During a typical week, we will cover the material in one chapter
of Wheelock’s Latin on Tuesday and another on Thursday, with
homework from each chapter due at the beginning of the following
class period (i.e., Thursday for the material covered in Tuesday’s
class and Monday for the material covered on Thursday). Monday will
usually consist of a review of the previous week’s material,
and there will usually be no homework for Tuesday except to prepare
for that week’s quiz. There will be some deviations from this
schedule around the time of the midterm and the Thanksgiving vacation.
See the last page of this syllabus for assignments through 9/20.
Additional assignment schedules will be handed out in class and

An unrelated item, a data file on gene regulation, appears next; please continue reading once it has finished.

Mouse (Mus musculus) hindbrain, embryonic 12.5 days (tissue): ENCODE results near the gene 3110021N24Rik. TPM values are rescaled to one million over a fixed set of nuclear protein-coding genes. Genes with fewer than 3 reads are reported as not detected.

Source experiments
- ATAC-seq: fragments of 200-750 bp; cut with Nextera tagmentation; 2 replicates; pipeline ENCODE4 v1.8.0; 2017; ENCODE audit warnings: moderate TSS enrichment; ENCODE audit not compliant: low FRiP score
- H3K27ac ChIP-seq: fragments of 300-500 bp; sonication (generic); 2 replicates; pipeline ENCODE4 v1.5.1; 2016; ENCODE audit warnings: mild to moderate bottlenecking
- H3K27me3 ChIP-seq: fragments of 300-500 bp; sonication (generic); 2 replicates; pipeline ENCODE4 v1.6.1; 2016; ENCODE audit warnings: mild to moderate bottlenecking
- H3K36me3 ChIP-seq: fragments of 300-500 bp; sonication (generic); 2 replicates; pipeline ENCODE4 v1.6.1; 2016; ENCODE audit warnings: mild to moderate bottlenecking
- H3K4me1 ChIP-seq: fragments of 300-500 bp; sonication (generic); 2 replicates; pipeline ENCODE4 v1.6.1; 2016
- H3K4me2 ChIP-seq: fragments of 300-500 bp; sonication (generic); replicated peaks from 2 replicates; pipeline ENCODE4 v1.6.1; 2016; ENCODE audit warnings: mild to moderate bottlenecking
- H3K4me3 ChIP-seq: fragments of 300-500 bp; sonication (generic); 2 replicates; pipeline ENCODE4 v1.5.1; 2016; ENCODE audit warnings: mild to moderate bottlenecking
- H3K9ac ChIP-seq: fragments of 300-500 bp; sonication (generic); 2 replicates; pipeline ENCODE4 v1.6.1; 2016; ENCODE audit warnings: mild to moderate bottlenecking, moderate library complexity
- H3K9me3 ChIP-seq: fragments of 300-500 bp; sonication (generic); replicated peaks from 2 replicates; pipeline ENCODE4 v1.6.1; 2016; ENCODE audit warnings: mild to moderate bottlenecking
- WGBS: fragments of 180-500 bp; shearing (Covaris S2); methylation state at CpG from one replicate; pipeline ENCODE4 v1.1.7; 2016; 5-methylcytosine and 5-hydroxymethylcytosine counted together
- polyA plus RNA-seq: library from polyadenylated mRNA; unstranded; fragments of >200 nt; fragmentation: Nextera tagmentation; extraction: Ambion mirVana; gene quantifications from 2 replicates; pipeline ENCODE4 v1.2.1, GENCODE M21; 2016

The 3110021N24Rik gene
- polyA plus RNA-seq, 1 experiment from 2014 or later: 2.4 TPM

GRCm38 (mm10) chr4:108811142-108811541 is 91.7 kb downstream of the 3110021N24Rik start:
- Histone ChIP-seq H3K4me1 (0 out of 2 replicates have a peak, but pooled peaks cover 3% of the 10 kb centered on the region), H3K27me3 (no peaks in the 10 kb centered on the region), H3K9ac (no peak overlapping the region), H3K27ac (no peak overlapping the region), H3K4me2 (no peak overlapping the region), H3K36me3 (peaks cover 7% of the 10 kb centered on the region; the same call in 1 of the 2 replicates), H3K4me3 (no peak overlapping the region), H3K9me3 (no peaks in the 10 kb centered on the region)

posted on the Classics 110 web site over the course of the semester.
Dates of the midterm and the final are given in the grading section
on the next page.
Homework on a typical night will include the following:
- Read the next chapter in Wheelock’s Latin. (This will
be mostly review since much of the material will already have
been introduced in class.) Memorize all chapter vocabulary.
- Translate the assigned Sententiae Antiquae (S.A.) and Practice
& Review exercises (P&R) from Wheelock’s Latin.
All translations must be typed. Late homework will not be graded.
We will go over the homework on the day it is due and the assignments
will be returned to students at the start of the following class
- Prepare readings from Wheelock’s Latin and Groton &
May’s 38 Latin Stories (G&M). We will read these texts
together in class. Do not write out a translation of the readings.
Translations must represent the student’s individual work
but students are encouraged to cooperate in preparing the in-class
Class participation includes readings, in-class drills and games,
etc. Your grade for class participation will be based on your apparent